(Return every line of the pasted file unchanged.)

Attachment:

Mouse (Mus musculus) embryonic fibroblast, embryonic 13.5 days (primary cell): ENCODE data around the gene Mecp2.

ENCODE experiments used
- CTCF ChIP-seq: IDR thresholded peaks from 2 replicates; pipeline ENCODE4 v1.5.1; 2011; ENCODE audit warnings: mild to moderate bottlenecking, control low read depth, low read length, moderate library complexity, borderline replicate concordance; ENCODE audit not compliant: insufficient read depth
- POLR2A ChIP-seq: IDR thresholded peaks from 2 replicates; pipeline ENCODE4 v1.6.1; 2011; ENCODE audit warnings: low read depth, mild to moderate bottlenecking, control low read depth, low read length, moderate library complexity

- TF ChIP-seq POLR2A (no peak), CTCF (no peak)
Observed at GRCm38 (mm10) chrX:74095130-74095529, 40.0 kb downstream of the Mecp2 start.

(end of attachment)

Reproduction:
Mouse (Mus musculus) embryonic fibroblast, embryonic 13.5 days (primary cell): ENCODE data around the gene Mecp2.

ENCODE experiments used
- CTCF ChIP-seq: IDR thresholded peaks from 2 replicates; pipeline ENCODE4 v1.5.1; 2011; ENCODE audit warnings: mild to moderate bottlenecking, control low read depth, low read length, moderate library complexity, borderline replicate concordance; ENCODE audit not compliant: insufficient read depth
- POLR2A ChIP-seq: IDR thresholded peaks from 2 replicates; pipeline ENCODE4 v1.6.1; 2011; ENCODE audit warnings: low read depth, mild to moderate bottlenecking, control low read depth, low read length, moderate library complexity

- TF ChIP-seq POLR2A (no peak), CTCF (no peak)
Observed at GRCm38 (mm10) chrX:74095130-74095529, 40.0 kb downstream of the Mecp2 start.